Loving on disable children in a small town, state run orphanage.

Most kids in Ukraine have to leave the orphanage at 18 years of age. A normal, healthy orphan has a rather bleak future if they don’t have the encouragement of others. Most have few life skills and a poor education, and they are left to fend for themselves.

But for handicapped orphans, those labeled mentally disabled, their future is miserable. At 18 they are uprooted from the only home they have ever known, the orphanage, and sent to live in a psychological “internat” (government run institute) or an old-age home for the rest of their lives. They have no rights… no formal education and no understanding of life outside the orphanage. Desperate for freedom and longing to be loved, they are isolated from society.

Throughout their life in Ukraine, nothing for these disabled children comes easily. The world here is not handicap accessible. The stigma and cultural perspective remains in many people’s minds that these kids are not kids and need to be shut away. That is what has been done, having been placed in institutes they are not allowed to leave. The mentality of some who work in the homes is that the children don’t have feelings because they cannot respond or interact as a typical child. The children are not expected to live. That changes the whole outlook on care, feeding, nurturing, health, and every aspect of life.

But what about their hearts?

Necessities are covered by a small stipend from the local government for families who keep their disabled children in their homes. Many homes are single moms, and if she is at home with her disabled child, she cannot work to put food on the table or provide a roof over her family’s head. The government’s stipend does not begin to cover these needs. In many ways, out of a pure lack of resources, it is easier for the family to allow the government to provide, which means giving up their parental rights and letting someone else take care of their children.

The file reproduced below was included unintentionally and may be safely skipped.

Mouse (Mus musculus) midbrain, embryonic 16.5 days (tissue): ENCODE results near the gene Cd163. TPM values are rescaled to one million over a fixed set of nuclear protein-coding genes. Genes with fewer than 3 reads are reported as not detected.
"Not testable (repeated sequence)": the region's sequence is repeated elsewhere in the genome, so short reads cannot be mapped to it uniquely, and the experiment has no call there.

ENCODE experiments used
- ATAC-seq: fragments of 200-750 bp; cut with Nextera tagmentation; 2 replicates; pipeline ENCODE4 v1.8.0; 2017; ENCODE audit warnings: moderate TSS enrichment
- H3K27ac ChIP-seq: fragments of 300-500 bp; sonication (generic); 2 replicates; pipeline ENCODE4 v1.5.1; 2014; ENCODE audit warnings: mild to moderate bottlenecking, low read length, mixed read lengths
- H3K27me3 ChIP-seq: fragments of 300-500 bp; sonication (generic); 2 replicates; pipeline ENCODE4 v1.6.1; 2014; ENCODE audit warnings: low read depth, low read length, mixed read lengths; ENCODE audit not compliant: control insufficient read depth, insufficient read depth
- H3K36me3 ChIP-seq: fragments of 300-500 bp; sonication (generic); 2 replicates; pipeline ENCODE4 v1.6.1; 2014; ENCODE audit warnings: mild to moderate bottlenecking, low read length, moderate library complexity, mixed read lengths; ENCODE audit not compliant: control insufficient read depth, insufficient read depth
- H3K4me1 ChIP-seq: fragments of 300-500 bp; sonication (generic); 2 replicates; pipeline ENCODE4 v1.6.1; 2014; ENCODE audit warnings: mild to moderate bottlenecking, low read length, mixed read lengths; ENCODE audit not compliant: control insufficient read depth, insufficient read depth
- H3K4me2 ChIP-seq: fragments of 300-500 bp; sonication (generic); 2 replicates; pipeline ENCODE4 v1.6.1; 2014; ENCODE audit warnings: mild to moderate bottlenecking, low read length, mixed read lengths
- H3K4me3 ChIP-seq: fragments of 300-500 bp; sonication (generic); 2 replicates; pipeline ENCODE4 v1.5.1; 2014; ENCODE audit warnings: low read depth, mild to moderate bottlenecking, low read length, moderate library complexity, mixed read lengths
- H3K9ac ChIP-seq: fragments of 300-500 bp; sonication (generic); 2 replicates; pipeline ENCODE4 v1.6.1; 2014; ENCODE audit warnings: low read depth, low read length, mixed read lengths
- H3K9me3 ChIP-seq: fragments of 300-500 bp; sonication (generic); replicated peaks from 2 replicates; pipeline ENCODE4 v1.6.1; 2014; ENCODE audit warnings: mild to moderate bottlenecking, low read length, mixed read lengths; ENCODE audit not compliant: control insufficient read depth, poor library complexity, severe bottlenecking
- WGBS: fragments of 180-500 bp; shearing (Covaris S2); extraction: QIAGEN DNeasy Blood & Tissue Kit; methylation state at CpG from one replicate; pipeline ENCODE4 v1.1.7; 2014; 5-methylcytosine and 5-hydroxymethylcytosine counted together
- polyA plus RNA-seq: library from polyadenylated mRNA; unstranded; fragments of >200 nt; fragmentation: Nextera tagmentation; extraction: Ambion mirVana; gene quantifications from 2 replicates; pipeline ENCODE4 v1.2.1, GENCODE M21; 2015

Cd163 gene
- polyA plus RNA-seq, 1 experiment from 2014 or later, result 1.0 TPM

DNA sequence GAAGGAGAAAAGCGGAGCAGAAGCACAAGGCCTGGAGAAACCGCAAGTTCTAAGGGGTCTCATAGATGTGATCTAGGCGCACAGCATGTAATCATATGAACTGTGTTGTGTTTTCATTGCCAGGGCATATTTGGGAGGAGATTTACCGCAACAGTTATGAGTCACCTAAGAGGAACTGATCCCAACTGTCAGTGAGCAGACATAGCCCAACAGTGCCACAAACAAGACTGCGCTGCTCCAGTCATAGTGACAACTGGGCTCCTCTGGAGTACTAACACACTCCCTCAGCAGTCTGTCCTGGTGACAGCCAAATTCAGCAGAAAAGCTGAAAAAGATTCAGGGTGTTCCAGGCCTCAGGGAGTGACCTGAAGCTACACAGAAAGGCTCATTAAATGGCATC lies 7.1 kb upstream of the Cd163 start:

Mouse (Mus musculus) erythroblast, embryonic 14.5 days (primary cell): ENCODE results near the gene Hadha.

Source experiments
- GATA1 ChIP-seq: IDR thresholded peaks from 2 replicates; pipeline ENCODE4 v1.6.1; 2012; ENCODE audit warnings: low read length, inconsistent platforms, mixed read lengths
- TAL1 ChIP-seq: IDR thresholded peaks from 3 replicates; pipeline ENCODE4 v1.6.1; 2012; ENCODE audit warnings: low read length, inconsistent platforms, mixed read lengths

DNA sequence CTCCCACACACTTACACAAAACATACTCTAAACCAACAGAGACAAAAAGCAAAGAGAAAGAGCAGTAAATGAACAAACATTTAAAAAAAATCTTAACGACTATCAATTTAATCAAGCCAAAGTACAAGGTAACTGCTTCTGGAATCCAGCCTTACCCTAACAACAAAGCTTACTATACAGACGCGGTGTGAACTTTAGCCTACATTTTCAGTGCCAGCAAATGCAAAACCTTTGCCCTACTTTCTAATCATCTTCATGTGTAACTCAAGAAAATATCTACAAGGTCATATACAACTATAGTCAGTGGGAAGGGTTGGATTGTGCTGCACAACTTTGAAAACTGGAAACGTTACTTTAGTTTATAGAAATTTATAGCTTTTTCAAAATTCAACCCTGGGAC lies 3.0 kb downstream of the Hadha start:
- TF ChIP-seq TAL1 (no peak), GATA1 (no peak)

The government will step in and remove a disabled child from the home if there is alcohol abuse, drug, and/or physical abuse. These addictions often result in the child having epilepsy. This is one of the biggest problems in the orphanage.

For all the children, no matter if their disability is physical, mental, or both, between 18 and 19 years of age, they will be moved to an asylum referred to as a psycho-neurological “internat” for adults or to a facility comparable in nature to an old folk’s homes.

This is the future for these young adults.

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